November 07, 2011 | Georgena Eggleston | No Comments
There is an extreme loneliness after the loss of a child that only another bereaved parent can understand, but there is a difference between loneliness and aloneness. After you lose a child there is a deep realization that you will never ever again have your child with you. At that point you are in a state where you need to realize that you are lonely, but never alone. You can seek out another bereaved parent on the website www.ParentsofSuicide.com or Google counselors who have lost children.
You can find compassionate friends in a group of people that have all lost children. Here you will find people that have gone through this experience and that understand your extreme loneliness. People who have not had this experience will simply look at you and say something like, “I’m so sorry, I don’t know what to do. I know I can’t fix this for you.”
So, one of the things you can do is surrender to the loneliness and aloneness, realizing that you are indeed without your child. One thing that can help you get through this is a quote by Carl Jung, “Your vision will become clear only when you can look into your own heart. Who looks outside, dreams; who looks inside, awakes.”
That longing that you have that you want your child to be there with you is again something that can overwhelm and overpower you. By talking with another bereaved parent, you can begin to ask them things like “How did you cope with this terrible loneliness?” “How did you cope with this longing?”
One of the things that will allow you to move out of this loneliness and aloneness is to start serving others. At this moment, someone reading this article might think this is an absolutely insane or laughable statement. However when we move to the place of seeing other people, we begin to realize that there is always somebody worse off than we are.
Our son passed away in January of 1998, in the state of Nebraska. That same year in April, there was an accident on the interstate, and the parents lost four children at one time. My husband and I looked at each other and said, “There is always someone worse off than we are.”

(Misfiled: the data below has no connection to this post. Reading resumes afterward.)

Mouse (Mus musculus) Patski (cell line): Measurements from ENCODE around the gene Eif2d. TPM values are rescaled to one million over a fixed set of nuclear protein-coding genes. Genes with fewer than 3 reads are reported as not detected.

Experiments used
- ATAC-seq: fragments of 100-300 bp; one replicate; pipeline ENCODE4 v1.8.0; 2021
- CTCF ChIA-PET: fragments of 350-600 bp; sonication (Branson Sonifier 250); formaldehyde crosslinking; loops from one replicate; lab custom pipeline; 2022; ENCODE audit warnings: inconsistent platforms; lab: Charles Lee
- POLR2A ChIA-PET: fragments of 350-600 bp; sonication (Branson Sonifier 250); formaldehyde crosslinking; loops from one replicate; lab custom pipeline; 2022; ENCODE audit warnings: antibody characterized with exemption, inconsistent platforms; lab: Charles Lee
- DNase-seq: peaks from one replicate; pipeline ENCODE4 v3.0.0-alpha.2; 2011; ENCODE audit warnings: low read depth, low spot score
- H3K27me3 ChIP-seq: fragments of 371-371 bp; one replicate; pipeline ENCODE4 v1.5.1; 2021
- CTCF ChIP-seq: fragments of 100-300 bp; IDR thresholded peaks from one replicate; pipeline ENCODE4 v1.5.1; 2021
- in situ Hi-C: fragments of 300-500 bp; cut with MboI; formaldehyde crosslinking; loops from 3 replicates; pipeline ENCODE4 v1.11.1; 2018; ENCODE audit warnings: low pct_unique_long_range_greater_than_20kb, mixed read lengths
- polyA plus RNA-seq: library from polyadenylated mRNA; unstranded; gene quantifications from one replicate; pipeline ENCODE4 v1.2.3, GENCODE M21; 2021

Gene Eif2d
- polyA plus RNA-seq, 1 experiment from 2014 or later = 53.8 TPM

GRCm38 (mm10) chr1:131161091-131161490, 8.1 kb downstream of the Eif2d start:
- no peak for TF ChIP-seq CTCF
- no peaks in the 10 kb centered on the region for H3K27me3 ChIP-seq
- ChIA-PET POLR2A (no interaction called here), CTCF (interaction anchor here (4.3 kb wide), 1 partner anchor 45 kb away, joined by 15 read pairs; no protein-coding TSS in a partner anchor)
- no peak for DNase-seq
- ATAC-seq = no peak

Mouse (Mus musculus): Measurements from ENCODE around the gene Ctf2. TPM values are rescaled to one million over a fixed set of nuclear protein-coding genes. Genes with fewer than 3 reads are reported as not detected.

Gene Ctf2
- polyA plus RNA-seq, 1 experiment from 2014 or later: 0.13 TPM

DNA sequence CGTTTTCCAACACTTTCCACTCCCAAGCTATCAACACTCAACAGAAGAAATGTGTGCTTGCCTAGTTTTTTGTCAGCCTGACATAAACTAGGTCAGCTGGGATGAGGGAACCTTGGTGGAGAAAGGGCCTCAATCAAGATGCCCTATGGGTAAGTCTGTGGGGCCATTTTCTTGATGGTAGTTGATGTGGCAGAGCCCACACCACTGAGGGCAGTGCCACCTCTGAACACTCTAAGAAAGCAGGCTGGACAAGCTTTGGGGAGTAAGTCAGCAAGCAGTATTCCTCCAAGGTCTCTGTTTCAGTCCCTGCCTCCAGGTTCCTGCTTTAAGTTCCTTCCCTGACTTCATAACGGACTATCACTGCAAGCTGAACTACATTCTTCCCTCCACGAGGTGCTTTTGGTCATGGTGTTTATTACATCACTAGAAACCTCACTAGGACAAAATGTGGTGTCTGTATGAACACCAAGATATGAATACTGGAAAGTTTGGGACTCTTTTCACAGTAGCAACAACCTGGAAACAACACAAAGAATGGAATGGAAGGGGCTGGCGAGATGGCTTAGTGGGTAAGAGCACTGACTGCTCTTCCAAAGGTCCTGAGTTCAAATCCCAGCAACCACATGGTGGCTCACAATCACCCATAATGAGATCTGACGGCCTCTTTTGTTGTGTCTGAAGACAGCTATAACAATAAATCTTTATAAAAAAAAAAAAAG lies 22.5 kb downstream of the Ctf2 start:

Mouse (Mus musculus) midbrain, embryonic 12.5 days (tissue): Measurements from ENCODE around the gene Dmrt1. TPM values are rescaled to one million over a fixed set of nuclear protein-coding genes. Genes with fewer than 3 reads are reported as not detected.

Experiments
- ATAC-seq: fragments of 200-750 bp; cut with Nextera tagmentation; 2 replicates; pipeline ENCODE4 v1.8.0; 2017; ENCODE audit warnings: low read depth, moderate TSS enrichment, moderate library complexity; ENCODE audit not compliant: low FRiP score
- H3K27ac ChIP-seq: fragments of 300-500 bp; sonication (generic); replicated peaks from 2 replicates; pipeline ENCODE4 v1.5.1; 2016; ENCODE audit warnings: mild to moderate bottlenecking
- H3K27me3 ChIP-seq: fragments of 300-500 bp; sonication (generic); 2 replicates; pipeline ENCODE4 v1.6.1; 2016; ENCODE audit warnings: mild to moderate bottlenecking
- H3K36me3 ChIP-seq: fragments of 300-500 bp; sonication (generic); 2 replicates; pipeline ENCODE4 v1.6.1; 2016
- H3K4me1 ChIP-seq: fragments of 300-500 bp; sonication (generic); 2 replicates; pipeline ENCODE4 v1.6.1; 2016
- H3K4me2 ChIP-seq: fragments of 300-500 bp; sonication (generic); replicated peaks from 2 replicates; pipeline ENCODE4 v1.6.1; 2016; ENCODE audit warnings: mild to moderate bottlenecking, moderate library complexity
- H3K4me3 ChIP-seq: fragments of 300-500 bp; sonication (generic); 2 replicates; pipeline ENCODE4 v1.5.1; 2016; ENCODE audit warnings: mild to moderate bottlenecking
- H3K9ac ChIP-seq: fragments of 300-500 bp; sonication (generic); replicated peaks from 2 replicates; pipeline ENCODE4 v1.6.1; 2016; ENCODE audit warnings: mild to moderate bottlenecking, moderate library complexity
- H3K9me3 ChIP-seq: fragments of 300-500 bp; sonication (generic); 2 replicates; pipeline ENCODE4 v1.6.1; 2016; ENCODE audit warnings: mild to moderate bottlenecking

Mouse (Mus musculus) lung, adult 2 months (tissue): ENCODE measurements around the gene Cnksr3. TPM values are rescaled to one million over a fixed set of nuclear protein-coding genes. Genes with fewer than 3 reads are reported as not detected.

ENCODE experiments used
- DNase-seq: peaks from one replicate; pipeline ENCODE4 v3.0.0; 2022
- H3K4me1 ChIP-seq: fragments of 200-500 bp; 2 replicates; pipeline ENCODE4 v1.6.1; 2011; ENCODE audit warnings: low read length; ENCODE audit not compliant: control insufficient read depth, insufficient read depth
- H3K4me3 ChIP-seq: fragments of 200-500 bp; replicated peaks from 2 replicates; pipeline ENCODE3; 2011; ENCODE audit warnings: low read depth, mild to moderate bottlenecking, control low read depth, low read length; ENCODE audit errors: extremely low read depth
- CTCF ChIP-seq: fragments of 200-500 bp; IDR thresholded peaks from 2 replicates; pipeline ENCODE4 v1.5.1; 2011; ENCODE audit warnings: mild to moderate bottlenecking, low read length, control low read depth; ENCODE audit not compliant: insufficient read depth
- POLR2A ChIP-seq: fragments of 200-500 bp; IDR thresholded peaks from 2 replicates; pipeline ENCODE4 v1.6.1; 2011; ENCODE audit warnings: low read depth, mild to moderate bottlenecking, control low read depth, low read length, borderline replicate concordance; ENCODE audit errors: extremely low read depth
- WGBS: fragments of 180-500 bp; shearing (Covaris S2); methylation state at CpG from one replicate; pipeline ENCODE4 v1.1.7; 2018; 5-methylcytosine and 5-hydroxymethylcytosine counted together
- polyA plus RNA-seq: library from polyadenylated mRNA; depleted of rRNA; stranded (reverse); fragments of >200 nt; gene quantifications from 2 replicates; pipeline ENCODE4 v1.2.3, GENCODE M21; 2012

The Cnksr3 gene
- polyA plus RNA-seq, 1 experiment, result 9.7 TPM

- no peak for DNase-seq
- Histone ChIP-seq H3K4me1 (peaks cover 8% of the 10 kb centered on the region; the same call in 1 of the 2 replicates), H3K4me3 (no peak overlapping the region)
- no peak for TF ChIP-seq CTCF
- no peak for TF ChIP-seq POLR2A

Another thing that you can do is to invite divine healing power to flow in, through and around you, holding you up and keeping you afloat in grace. Then in your aloneness ask yourself this question, “How can I love myself in this moment?”
One of the things you need to do is put an affirmation at the end of each one of these questions. Simply stand in front of the mirror, look at yourself and say, “I am loving myself in this very moment.” This will allow you to make a connection with yourself, and then you will realize that you are not alone.
You are truly not alone.
My transformation from speech-language pathologist to Grief Practitioner was a journey of learning to connect with my bodymind and turning the Divine Doorknob to reunite with my Life Force - my Higher Consciousness, my Deepest Self.
My Gentle Paradigm of embracing grief unfolded as I experienced the losses of my parents, business, home and the suicides of my brother and teenaged son in only seven years. Later releasing a marriage of nearly four decades allowed more grieving. This helped me to become a model of someone who has successfully moved through grief of many kinds and led to my embracing the title of Grief Practitioner.